24 November 2022 | News
Business Park Amsterdam Osdorp has constructed a circular road. Working with contractor KWS and consultancy firm Tauw, we looked at how to make the project as sustainable as possible. Only soil and sand from the area itself was used. This meant that around 40,000 m3 of soil did not need to be removed from the site, resulting in approximately 1,600 fewer truck journeys to and from the business park.
Circular area development requires flexibility and a tailor-made approach. Usually, a contractor builds a road first and only then digs the ditches. At Business Park Amsterdam Osdorp, this process was reversed to ensure that as much raw material as possible was reused. The road was built using the sandy soil that was released when the ditches were dug. The contractor mixed this sand with a special binding agent and used it to make a 45cm-high foundation. This was then covered with a thin layer of asphalt to form the road’s surface. This meant that hardly any raw materials had to be brought in and the stronger foundation will give the road a longer lifespan.
Area development 2.0
Business Park Amsterdam Osdorp aims to develop a future-proof business park that adds economic and ecological value. Thus we set the bar high when it comes to circular area development. The development plan specifically considers the existing polder landscape and the flora and fauna found in the area. The idea is that the area will have more plant and animal species after development than before. This autumn, for instance, 25 elms from Amsterdam Noord that were to be felled will be re-located to the park, giving them a second life.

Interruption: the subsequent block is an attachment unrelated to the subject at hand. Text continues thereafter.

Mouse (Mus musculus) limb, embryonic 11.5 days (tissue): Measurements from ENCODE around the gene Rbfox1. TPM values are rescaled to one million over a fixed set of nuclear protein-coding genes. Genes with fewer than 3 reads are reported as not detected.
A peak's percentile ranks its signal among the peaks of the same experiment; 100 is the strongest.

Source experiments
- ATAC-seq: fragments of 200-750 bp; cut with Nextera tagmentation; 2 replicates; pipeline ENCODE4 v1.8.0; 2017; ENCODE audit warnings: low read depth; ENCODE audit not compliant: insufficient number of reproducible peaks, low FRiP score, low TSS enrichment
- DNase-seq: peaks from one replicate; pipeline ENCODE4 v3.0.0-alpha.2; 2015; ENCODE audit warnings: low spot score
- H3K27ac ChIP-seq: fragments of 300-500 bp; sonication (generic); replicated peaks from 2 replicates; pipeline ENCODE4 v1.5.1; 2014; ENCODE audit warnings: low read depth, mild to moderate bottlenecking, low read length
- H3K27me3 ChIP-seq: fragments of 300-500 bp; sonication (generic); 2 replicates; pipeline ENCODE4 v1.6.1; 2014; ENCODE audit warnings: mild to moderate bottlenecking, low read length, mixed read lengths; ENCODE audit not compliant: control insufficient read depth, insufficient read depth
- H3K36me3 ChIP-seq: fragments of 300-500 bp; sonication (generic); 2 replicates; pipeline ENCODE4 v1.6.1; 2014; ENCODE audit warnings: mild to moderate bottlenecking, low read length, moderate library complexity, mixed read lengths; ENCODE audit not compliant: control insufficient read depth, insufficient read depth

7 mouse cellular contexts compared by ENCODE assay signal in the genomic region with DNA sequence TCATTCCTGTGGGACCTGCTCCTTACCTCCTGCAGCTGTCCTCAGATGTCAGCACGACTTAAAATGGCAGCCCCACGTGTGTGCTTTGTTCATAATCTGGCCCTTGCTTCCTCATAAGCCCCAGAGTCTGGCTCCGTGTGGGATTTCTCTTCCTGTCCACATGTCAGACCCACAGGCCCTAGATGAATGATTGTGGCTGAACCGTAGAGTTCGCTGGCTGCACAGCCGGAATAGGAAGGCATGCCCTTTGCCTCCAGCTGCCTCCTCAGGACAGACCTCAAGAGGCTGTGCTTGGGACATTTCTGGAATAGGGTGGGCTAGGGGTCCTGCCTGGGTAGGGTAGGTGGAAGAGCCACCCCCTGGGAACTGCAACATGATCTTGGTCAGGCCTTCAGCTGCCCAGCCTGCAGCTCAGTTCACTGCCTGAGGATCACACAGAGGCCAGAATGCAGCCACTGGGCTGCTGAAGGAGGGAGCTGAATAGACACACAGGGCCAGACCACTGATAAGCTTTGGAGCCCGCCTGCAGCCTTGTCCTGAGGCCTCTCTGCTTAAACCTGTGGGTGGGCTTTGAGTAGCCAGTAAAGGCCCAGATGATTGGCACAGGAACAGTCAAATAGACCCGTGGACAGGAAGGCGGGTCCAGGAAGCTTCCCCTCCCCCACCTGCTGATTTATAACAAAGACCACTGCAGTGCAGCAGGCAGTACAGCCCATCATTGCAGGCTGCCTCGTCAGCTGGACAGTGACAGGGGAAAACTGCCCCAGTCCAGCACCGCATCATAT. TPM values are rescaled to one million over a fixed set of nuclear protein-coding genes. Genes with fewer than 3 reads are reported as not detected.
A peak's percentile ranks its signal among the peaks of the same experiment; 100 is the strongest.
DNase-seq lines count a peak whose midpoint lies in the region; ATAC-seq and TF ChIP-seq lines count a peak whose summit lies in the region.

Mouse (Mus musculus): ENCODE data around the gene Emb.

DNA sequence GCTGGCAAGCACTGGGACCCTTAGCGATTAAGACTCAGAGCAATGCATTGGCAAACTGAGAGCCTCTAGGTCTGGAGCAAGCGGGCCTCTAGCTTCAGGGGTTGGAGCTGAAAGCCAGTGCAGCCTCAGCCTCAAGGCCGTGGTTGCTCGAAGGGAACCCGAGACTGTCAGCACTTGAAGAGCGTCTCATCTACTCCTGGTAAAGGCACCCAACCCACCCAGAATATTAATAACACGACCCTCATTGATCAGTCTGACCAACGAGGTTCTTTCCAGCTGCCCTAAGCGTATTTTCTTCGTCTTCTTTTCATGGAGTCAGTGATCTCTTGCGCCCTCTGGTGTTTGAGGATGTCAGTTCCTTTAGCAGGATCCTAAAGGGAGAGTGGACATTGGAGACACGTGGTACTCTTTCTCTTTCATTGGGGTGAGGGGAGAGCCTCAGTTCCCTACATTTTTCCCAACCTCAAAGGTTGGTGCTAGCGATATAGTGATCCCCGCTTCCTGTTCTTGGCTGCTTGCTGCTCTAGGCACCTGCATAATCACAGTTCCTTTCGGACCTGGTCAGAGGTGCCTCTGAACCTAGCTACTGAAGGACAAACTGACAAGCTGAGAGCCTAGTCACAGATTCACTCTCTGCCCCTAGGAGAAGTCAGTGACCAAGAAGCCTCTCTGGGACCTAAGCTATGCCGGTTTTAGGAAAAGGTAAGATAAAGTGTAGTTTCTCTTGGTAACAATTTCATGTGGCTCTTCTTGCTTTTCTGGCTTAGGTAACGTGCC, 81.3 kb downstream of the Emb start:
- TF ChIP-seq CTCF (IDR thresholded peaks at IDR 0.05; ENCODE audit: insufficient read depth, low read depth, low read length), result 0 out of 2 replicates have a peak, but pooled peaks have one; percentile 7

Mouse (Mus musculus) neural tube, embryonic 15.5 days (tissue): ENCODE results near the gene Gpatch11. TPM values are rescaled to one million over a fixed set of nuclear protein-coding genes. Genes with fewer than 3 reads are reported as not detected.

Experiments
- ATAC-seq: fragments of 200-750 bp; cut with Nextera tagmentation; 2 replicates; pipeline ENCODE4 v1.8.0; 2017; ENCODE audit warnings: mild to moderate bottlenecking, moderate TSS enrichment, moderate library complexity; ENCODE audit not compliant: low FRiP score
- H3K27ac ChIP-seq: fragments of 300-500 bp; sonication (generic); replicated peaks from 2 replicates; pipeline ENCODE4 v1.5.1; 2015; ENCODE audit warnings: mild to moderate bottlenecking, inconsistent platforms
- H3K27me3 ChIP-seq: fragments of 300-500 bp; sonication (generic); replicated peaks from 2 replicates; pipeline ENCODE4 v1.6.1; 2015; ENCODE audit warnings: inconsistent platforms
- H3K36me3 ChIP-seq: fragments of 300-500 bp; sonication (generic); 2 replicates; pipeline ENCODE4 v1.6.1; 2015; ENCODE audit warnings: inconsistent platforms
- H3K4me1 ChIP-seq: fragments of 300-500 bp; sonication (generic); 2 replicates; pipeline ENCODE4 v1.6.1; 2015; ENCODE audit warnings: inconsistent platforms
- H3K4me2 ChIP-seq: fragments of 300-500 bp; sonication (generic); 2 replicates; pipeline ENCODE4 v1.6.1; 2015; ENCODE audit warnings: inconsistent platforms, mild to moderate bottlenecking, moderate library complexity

Water and wadis
The park will also be rich in water with some 20,000 m2 of wadis and other water features holding 25,000 m2 of water. The Arabic word ‘wadi’ for a ravine, channel or riverbed is used in the Netherlands as an abbreviation for ‘Water Afvoer Drainage en Infiltratie’ (‘water drainage and infiltration’). A wadi is a ditch that stores and purifies rainwater, after which the water drains into the subsoil. The ditches and water features blend well with the polder landscape and the wadis help against flooding and drought. To encourage bats, which function as a natural form of pest control, a ‘bat route’ has been specially created to match their natural behaviour.
800 new trees
When landscaping the area, trees, shrubs and plants are selected that take into consideration the natural behaviour of animals. More than 800 new trees will be planted whose diversity not only creates a changing landscape but will also attract different animals. Thanks to the innovative way in which water, greenery and buildings are treated, both people and animals will be able to enjoy the park.